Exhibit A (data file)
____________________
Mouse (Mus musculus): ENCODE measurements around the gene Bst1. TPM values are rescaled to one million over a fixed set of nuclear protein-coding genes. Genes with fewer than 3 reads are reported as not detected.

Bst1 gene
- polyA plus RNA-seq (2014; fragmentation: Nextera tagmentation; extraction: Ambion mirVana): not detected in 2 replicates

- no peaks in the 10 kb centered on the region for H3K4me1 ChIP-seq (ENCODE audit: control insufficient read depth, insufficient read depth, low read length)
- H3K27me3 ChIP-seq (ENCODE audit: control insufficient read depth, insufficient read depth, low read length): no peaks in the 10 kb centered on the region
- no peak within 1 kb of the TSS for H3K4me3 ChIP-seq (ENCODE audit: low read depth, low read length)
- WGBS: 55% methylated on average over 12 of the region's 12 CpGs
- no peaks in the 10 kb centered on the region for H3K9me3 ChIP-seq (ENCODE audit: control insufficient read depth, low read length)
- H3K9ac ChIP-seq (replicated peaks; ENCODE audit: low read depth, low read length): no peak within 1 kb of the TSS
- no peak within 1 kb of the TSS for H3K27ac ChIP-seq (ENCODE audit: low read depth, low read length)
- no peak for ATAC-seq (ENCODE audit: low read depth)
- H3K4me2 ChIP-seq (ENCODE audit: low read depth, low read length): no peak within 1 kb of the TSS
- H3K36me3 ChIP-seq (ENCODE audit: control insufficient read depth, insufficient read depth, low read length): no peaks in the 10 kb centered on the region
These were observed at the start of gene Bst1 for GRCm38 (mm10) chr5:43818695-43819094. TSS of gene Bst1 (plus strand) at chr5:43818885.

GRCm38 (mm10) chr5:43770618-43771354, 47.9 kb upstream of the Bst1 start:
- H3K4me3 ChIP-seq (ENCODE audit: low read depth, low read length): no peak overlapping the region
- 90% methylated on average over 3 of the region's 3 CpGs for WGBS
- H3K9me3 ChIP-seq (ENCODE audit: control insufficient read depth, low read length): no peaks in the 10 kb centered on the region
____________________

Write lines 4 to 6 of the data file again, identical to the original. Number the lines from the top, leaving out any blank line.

- no peaks in the 10 kb centered on the region for H3K4me1 ChIP-seq (ENCODE audit: control insufficient read depth, insufficient read depth, low read length)
- H3K27me3 ChIP-seq (ENCODE audit: control insufficient read depth, insufficient read depth, low read length): no peaks in the 10 kb centered on the region
- no peak within 1 kb of the TSS for H3K4me3 ChIP-seq (ENCODE audit: low read depth, low read length)